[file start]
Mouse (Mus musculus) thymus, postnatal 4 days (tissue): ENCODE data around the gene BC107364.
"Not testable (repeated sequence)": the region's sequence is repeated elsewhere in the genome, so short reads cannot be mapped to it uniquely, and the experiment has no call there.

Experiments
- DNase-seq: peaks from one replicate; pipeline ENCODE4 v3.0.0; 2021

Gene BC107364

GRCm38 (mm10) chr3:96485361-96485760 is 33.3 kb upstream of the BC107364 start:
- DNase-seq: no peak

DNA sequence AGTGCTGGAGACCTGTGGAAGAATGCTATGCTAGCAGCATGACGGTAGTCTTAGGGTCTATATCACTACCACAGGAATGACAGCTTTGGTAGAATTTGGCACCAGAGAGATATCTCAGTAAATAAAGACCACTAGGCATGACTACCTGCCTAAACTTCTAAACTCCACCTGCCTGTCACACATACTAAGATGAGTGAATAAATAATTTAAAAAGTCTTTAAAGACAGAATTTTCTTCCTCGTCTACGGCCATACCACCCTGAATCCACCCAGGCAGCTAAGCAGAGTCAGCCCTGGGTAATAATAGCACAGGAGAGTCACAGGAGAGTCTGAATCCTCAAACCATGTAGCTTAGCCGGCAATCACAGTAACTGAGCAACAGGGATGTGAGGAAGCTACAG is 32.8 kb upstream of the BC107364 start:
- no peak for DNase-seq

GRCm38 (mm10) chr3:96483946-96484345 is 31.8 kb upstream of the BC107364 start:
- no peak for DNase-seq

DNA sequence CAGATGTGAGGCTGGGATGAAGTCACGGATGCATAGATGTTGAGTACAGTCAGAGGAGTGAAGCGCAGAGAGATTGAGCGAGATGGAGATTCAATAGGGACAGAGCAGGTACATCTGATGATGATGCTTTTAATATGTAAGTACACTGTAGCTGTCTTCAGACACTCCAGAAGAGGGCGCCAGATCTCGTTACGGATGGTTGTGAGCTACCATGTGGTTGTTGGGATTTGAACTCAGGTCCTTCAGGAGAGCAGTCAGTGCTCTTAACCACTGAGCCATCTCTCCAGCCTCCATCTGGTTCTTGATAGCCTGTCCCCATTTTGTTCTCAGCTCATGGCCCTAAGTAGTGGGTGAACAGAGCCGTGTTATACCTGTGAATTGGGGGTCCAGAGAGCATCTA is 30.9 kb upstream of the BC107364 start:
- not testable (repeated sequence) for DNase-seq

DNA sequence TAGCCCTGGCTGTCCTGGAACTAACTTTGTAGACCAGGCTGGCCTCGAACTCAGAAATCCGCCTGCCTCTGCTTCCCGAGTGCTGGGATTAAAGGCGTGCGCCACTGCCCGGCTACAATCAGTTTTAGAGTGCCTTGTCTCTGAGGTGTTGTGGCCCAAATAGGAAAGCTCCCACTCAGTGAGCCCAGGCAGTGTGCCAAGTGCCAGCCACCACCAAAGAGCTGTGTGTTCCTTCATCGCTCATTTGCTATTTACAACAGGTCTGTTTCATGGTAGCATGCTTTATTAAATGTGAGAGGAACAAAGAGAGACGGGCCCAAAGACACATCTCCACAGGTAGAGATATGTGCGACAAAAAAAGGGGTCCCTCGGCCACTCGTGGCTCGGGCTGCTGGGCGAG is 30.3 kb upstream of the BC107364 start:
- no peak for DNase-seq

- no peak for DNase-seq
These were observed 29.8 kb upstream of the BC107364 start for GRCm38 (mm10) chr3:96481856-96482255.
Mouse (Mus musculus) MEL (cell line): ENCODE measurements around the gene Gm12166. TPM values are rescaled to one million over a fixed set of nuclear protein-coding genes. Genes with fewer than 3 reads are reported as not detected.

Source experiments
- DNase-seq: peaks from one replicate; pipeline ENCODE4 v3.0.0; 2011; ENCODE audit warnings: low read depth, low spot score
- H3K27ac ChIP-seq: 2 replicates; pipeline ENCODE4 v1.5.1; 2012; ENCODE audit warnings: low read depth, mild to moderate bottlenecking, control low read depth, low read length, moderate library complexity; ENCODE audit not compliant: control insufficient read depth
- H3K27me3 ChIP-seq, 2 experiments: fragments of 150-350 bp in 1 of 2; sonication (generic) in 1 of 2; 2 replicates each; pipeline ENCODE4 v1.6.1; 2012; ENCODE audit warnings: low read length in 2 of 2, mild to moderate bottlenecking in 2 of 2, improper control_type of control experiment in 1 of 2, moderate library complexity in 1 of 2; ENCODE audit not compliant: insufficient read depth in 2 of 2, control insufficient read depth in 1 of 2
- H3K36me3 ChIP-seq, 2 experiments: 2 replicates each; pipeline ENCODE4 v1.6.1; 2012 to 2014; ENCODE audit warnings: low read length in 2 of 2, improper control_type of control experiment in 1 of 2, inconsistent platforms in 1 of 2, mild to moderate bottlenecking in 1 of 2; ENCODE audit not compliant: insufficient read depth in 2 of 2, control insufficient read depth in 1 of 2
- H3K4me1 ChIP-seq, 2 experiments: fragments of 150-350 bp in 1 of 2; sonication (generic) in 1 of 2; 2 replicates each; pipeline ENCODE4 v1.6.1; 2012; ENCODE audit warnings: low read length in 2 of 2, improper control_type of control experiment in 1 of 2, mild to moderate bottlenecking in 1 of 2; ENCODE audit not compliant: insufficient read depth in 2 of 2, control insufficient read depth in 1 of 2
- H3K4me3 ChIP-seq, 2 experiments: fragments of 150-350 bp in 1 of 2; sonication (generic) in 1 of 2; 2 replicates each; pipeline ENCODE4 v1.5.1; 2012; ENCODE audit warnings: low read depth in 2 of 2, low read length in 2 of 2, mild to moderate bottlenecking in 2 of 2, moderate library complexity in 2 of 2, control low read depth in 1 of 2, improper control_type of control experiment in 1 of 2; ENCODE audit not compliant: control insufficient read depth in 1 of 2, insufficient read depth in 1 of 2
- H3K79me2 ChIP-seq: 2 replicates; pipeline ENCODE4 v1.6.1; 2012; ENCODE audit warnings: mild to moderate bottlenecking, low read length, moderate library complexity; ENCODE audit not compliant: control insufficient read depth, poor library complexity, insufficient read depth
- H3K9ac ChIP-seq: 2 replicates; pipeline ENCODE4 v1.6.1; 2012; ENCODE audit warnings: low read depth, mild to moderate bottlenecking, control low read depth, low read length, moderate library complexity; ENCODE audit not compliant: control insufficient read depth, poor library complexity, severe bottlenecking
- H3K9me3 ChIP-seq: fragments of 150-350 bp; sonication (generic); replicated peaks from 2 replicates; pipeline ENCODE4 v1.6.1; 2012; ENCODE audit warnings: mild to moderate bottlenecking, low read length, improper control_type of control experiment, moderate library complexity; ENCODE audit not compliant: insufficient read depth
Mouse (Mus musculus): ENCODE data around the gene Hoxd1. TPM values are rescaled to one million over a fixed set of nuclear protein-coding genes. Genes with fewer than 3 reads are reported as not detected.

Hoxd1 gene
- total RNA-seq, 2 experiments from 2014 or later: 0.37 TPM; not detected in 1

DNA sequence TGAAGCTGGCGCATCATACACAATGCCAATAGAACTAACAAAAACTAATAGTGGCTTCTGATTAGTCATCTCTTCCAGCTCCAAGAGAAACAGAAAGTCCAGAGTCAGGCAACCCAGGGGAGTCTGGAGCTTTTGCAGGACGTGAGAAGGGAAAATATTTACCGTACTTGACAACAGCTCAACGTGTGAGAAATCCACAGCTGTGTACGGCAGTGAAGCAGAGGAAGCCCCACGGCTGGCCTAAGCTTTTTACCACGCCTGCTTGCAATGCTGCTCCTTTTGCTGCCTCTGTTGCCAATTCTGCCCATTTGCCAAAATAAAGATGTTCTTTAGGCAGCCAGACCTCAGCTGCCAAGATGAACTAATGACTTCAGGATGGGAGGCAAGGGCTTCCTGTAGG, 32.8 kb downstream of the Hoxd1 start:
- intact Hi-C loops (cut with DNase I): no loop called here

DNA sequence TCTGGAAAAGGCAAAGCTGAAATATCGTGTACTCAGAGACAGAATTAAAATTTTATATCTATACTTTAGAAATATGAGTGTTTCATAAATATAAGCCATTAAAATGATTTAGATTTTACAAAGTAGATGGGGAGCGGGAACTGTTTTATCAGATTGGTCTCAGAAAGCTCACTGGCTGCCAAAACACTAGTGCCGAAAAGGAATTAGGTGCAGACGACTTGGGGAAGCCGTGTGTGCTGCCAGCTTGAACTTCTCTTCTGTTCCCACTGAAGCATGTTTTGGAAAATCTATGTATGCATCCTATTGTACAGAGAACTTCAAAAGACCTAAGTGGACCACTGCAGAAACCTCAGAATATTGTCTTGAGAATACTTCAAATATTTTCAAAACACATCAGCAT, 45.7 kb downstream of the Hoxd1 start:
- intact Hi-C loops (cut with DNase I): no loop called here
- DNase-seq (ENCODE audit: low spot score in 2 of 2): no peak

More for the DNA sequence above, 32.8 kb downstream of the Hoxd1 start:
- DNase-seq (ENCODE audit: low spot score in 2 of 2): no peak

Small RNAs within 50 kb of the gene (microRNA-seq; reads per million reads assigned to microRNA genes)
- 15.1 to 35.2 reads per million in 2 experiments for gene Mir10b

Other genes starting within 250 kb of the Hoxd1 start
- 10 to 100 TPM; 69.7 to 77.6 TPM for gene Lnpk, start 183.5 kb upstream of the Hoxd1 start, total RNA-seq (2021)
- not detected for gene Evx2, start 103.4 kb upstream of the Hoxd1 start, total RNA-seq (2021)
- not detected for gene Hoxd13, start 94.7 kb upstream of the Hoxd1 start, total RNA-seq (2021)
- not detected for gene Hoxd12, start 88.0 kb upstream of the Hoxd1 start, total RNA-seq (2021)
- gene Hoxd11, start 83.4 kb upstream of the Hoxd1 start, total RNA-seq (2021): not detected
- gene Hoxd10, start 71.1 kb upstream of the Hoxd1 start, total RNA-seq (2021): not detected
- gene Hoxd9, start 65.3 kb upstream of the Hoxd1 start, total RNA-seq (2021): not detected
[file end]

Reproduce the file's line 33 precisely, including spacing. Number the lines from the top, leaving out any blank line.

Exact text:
- intact Hi-C loops (cut with DNase I): no loop called here